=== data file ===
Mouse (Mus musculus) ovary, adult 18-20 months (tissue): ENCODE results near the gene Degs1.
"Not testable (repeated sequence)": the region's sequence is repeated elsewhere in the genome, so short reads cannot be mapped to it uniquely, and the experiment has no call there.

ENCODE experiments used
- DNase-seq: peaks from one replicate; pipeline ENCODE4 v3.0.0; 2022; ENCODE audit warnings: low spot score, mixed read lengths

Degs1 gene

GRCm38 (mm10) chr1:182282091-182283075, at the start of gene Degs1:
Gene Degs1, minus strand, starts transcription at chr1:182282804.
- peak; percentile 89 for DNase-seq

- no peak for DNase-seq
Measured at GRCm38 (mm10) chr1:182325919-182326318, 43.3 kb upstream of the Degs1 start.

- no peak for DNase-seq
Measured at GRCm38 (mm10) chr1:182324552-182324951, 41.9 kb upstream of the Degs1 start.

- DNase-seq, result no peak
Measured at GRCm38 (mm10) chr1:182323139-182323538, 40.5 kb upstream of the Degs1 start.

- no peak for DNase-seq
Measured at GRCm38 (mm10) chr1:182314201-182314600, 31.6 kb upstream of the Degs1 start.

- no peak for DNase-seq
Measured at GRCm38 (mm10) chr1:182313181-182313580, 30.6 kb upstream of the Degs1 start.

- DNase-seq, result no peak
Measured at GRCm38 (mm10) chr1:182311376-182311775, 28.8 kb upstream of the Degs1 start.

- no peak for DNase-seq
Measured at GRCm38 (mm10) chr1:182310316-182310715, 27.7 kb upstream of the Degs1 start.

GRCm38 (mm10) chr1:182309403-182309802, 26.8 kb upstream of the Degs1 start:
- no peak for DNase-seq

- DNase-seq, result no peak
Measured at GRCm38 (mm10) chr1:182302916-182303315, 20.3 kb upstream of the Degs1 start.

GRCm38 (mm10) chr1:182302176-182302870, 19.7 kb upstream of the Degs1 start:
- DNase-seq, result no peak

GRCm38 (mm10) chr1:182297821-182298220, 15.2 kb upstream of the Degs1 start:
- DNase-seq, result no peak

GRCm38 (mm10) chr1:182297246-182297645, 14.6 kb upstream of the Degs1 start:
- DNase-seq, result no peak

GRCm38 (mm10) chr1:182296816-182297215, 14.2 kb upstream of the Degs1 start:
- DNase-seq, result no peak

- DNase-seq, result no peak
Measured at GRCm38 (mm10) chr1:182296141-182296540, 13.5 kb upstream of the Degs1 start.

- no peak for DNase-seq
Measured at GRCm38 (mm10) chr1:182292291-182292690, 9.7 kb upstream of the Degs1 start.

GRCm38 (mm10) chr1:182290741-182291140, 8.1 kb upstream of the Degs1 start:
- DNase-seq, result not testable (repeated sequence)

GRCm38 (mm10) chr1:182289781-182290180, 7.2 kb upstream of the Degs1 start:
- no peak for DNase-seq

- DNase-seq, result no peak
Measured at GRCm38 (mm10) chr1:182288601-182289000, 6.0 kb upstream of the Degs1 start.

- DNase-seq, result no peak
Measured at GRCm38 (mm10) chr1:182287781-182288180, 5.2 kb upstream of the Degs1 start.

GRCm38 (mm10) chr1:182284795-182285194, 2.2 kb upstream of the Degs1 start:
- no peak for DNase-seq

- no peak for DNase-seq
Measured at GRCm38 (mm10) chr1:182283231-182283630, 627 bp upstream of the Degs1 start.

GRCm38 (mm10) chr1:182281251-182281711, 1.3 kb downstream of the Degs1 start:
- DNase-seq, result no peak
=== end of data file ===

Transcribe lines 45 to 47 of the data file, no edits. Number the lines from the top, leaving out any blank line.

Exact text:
- DNase-seq, result no peak
Measured at GRCm38 (mm10) chr1:182287781-182288180, 5.2 kb upstream of the Degs1 start.

GRCm38 (mm10) chr1:182284795-182285194, 2.2 kb upstream of the Degs1 start: